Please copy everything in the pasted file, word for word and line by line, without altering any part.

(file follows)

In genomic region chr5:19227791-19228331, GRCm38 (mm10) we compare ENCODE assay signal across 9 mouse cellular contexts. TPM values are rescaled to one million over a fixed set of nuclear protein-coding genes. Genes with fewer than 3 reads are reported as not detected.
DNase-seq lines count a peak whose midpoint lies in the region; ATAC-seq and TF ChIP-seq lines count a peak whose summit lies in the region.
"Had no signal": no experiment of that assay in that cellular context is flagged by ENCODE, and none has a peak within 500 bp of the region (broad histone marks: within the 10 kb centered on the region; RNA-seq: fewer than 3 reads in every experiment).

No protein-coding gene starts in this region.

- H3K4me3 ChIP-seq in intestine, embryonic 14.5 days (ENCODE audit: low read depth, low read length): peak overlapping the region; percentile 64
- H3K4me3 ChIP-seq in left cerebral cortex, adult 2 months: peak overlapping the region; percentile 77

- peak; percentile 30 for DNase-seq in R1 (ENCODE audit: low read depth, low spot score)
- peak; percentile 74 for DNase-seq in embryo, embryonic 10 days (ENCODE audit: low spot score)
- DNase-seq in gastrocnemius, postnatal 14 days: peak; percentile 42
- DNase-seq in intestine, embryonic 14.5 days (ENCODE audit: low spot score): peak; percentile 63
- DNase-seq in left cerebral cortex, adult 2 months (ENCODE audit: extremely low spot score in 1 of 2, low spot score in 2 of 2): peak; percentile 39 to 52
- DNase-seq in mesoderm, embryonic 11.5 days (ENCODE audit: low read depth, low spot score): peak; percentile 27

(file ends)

In genomic region chr5:19227791-19228331, GRCm38 (mm10) we compare ENCODE assay signal across 9 mouse cellular contexts. TPM values are rescaled to one million over a fixed set of nuclear protein-coding genes. Genes with fewer than 3 reads are reported as not detected.
DNase-seq lines count a peak whose midpoint lies in the region; ATAC-seq and TF ChIP-seq lines count a peak whose summit lies in the region.
"Had no signal": no experiment of that assay in that cellular context is flagged by ENCODE, and none has a peak within 500 bp of the region (broad histone marks: within the 10 kb centered on the region; RNA-seq: fewer than 3 reads in every experiment).

No protein-coding gene starts in this region.

- H3K4me3 ChIP-seq in intestine, embryonic 14.5 days (ENCODE audit: low read depth, low read length): peak overlapping the region; percentile 64
- H3K4me3 ChIP-seq in left cerebral cortex, adult 2 months: peak overlapping the region; percentile 77

- peak; percentile 30 for DNase-seq in R1 (ENCODE audit: low read depth, low spot score)
- peak; percentile 74 for DNase-seq in embryo, embryonic 10 days (ENCODE audit: low spot score)
- DNase-seq in gastrocnemius, postnatal 14 days: peak; percentile 42
- DNase-seq in intestine, embryonic 14.5 days (ENCODE audit: low spot score): peak; percentile 63
- DNase-seq in left cerebral cortex, adult 2 months (ENCODE audit: extremely low spot score in 1 of 2, low spot score in 2 of 2): peak; percentile 39 to 52
- DNase-seq in mesoderm, embryonic 11.5 days (ENCODE audit: low read depth, low spot score): peak; percentile 27